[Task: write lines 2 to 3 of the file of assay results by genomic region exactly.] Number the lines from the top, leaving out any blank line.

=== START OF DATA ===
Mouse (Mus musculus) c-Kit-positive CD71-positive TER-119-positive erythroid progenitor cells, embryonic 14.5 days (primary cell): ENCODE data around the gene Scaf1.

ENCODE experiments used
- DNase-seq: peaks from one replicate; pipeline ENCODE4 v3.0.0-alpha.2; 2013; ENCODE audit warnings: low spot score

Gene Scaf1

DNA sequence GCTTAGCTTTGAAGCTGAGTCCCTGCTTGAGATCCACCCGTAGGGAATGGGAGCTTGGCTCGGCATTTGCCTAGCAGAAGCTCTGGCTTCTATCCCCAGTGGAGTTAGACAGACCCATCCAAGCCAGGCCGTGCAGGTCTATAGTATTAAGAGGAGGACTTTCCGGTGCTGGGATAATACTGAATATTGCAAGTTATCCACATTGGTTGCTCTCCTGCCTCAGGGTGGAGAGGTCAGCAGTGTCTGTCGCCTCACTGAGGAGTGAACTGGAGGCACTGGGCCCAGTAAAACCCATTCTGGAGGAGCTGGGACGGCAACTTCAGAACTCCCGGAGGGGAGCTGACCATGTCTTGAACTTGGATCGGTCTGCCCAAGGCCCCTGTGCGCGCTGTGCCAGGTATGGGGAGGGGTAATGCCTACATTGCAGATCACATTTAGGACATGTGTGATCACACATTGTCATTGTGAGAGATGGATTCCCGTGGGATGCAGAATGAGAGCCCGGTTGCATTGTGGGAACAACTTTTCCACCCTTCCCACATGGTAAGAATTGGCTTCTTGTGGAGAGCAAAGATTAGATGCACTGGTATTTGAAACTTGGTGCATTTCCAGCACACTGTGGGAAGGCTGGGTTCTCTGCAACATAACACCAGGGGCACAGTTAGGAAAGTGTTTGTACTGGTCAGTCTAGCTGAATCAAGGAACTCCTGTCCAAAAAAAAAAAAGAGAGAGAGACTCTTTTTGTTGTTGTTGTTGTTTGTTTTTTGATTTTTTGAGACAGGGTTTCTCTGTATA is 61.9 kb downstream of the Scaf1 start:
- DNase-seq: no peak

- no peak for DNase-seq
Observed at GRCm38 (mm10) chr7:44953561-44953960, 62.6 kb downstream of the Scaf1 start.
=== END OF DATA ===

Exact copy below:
ENCODE experiments used
- DNase-seq: peaks from one replicate; pipeline ENCODE4 v3.0.0-alpha.2; 2013; ENCODE audit warnings: low spot score